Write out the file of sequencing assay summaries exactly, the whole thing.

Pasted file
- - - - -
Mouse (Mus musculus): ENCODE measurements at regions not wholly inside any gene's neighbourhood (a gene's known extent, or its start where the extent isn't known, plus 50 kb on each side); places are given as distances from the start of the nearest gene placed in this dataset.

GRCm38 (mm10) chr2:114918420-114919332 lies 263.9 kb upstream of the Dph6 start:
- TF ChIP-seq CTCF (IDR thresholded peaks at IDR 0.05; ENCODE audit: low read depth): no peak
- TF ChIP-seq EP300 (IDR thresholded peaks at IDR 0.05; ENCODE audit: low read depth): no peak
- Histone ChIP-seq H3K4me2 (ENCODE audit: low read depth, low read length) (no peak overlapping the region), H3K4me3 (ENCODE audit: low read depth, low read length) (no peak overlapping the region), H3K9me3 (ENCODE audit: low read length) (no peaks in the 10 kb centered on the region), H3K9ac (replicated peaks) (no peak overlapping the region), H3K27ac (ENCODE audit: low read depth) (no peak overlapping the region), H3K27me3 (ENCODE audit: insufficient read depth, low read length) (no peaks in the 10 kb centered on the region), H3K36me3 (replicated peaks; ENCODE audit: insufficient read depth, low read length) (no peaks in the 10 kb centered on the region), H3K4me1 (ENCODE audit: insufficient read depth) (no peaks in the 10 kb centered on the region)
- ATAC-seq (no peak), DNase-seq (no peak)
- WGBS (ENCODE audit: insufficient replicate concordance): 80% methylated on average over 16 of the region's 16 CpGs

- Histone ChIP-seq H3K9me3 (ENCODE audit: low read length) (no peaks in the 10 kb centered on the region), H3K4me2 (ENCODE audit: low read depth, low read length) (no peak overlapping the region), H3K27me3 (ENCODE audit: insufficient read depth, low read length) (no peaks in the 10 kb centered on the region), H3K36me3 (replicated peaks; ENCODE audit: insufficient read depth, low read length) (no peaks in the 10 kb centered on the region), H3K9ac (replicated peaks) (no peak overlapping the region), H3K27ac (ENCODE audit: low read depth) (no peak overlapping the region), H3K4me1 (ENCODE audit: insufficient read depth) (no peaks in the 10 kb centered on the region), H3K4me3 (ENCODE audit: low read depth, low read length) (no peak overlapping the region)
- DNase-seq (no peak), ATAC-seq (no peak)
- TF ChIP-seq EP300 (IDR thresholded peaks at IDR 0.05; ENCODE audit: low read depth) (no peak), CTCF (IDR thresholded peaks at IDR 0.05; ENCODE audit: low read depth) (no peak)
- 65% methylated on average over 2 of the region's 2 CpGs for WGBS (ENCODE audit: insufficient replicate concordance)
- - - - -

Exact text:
Mouse (Mus musculus): ENCODE measurements at regions not wholly inside any gene's neighbourhood (a gene's known extent, or its start where the extent isn't known, plus 50 kb on each side); places are given as distances from the start of the nearest gene placed in this dataset.

GRCm38 (mm10) chr2:114918420-114919332 lies 263.9 kb upstream of the Dph6 start:
- TF ChIP-seq CTCF (IDR thresholded peaks at IDR 0.05; ENCODE audit: low read depth): no peak
- TF ChIP-seq EP300 (IDR thresholded peaks at IDR 0.05; ENCODE audit: low read depth): no peak
- Histone ChIP-seq H3K4me2 (ENCODE audit: low read depth, low read length) (no peak overlapping the region), H3K4me3 (ENCODE audit: low read depth, low read length) (no peak overlapping the region), H3K9me3 (ENCODE audit: low read length) (no peaks in the 10 kb centered on the region), H3K9ac (replicated peaks) (no peak overlapping the region), H3K27ac (ENCODE audit: low read depth) (no peak overlapping the region), H3K27me3 (ENCODE audit: insufficient read depth, low read length) (no peaks in the 10 kb centered on the region), H3K36me3 (replicated peaks; ENCODE audit: insufficient read depth, low read length) (no peaks in the 10 kb centered on the region), H3K4me1 (ENCODE audit: insufficient read depth) (no peaks in the 10 kb centered on the region)
- ATAC-seq (no peak), DNase-seq (no peak)
- WGBS (ENCODE audit: insufficient replicate concordance): 80% methylated on average over 16 of the region's 16 CpGs

- Histone ChIP-seq H3K9me3 (ENCODE audit: low read length) (no peaks in the 10 kb centered on the region), H3K4me2 (ENCODE audit: low read depth, low read length) (no peak overlapping the region), H3K27me3 (ENCODE audit: insufficient read depth, low read length) (no peaks in the 10 kb centered on the region), H3K36me3 (replicated peaks; ENCODE audit: insufficient read depth, low read length) (no peaks in the 10 kb centered on the region), H3K9ac (replicated peaks) (no peak overlapping the region), H3K27ac (ENCODE audit: low read depth) (no peak overlapping the region), H3K4me1 (ENCODE audit: insufficient read depth) (no peaks in the 10 kb centered on the region), H3K4me3 (ENCODE audit: low read depth, low read length) (no peak overlapping the region)
- DNase-seq (no peak), ATAC-seq (no peak)
- TF ChIP-seq EP300 (IDR thresholded peaks at IDR 0.05; ENCODE audit: low read depth) (no peak), CTCF (IDR thresholded peaks at IDR 0.05; ENCODE audit: low read depth) (no peak)
- 65% methylated on average over 2 of the region's 2 CpGs for WGBS (ENCODE audit: insufficient replicate concordance)